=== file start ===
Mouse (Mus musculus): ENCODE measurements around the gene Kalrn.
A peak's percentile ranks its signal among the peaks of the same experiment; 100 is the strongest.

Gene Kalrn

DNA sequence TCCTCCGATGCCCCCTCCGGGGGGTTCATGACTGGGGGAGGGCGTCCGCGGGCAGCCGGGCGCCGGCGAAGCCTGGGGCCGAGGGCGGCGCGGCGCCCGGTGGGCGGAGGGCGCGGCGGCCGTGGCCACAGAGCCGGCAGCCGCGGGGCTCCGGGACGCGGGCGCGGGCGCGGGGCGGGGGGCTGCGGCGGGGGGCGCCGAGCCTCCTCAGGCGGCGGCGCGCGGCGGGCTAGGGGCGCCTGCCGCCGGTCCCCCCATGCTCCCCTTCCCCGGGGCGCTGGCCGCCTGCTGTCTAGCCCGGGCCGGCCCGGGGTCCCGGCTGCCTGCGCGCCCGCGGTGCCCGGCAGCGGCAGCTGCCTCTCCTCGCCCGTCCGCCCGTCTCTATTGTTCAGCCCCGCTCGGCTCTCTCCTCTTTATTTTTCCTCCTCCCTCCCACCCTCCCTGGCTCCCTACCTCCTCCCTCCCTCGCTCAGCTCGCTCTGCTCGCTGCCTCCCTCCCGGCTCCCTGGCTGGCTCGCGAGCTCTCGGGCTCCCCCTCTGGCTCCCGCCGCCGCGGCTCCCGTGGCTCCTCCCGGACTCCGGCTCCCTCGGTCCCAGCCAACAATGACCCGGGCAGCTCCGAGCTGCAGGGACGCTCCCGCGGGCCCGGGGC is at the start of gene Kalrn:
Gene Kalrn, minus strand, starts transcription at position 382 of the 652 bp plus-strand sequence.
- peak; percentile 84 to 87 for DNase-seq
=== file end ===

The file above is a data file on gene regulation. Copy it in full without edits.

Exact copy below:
Mouse (Mus musculus): ENCODE measurements around the gene Kalrn.
A peak's percentile ranks its signal among the peaks of the same experiment; 100 is the strongest.

Gene Kalrn

DNA sequence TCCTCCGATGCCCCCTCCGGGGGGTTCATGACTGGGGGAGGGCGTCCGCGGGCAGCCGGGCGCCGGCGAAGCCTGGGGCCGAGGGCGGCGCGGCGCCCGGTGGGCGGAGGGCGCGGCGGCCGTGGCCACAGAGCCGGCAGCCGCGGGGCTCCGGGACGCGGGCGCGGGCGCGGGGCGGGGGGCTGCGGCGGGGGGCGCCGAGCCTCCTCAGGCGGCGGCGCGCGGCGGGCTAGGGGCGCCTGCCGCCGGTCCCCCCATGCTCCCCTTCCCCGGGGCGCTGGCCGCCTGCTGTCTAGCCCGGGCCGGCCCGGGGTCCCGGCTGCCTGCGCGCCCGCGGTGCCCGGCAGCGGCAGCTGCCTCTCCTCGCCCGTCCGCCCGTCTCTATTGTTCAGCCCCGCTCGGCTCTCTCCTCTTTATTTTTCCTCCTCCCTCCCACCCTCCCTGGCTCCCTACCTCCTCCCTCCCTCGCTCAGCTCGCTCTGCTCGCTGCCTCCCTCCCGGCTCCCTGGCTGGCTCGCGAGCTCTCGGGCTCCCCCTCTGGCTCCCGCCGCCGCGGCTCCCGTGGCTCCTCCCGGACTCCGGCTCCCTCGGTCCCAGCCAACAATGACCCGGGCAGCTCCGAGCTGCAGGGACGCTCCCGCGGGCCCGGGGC is at the start of gene Kalrn:
Gene Kalrn, minus strand, starts transcription at position 382 of the 652 bp plus-strand sequence.
- peak; percentile 84 to 87 for DNase-seq